Dutch scientists on Monday celebrated the discovery of only the sixth meteorite found in recent history in The Netherlands, which at 4.5-billion years old may hold clues to the birth of our solar system.
"Meteorites are very special because we do not have rocks of this age on earth," said geologist Leo Kriegsman from the Naturalis biodiversity center in Leiden in a YouTube video marking the occasion.
The fist-sized meteorite, weighing about 500 grams (one pound), crashed through the roof of a shed in the small town of Broek in Waterland, just north of Amsterdam, in January probably traveling at the speed of a high-velocity train.
It was discovered the next morning by the residents, but despite an extensive search, no other fragments were found.
Even though meteor showers probably reach the northern European country every four years, the small space rocks are very hard to find. This is only the sixth meteorite found in the past 200 years in The Netherlands.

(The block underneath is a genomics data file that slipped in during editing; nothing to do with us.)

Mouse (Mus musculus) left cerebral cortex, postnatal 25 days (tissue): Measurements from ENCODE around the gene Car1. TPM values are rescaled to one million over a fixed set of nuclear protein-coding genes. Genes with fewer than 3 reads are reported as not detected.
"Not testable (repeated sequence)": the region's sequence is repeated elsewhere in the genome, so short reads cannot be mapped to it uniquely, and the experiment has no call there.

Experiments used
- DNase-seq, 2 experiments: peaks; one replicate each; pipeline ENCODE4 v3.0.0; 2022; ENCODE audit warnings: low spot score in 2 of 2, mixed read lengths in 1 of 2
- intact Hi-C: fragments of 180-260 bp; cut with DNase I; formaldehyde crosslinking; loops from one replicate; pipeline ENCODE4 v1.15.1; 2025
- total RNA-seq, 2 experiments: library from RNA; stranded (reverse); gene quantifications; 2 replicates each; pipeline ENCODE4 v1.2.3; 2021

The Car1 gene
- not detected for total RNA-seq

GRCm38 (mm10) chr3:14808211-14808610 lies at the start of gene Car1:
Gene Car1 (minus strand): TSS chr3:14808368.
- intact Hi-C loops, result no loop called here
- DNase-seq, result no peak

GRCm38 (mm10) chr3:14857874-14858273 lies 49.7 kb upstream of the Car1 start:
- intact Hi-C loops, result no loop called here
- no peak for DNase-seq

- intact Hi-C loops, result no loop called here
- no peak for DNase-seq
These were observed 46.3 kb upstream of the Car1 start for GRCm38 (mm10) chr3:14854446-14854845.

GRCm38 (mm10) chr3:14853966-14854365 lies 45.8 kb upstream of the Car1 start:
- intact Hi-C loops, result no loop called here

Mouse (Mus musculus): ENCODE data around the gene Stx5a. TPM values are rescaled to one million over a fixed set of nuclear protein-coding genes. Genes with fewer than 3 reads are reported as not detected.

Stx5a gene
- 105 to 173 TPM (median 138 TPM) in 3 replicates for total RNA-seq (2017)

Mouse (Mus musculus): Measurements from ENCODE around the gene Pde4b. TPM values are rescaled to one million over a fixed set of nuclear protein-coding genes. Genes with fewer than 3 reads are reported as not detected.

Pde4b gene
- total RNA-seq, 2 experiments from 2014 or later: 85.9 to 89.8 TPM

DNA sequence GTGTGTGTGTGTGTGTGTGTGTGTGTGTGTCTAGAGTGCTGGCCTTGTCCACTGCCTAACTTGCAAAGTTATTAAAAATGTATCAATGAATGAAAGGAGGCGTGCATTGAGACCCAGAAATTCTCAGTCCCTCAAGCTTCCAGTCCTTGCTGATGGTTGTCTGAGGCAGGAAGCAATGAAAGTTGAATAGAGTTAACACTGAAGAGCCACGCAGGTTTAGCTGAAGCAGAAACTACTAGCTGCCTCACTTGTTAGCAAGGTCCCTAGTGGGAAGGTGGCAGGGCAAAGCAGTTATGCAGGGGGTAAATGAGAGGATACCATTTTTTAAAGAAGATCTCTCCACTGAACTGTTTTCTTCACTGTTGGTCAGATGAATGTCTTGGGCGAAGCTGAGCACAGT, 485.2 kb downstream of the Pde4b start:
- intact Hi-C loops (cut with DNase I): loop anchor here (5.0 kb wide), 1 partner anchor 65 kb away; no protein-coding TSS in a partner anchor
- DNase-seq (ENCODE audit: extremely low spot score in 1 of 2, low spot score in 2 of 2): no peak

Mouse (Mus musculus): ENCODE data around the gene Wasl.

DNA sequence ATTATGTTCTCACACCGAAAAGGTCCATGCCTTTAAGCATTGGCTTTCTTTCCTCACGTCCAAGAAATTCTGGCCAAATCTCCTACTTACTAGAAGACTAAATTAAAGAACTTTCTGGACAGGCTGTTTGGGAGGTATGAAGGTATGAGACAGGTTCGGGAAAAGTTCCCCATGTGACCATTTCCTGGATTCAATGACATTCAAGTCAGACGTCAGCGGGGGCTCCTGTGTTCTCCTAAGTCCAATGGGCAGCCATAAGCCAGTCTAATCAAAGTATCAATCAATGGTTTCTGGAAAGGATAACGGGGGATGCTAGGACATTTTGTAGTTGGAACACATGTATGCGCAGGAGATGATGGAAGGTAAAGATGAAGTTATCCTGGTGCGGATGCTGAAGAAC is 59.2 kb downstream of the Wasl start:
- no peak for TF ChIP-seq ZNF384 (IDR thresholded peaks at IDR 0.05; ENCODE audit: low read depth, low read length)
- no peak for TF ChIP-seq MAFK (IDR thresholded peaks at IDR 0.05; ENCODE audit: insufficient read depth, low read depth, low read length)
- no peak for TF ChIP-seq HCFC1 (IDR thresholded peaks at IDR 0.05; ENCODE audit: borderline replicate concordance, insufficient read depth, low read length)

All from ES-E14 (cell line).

"We can learn from it what happened in the very beginning of the solar system when you had a stellar cloud that collapsed and minerals started to form, when planetoids started to form for the very first time," said Kriegsman.
"So it gives us information on what happened at the very beginning when the Earth was formed."
He estimated that the meteorite probably came from the region between Mars and Jupiter where there is a large asteroid belt with "a lot of rocks and small planets" flying around which sometimes fall out of their orbit.
The Leiden center was unveiling the meteorite on Monday, after carrying out extensive tests on it first.
"We wanted to be 100 percent sure of what kind of meteorite it was, so we needed to carry out some research first," Kriegsman told AFP.
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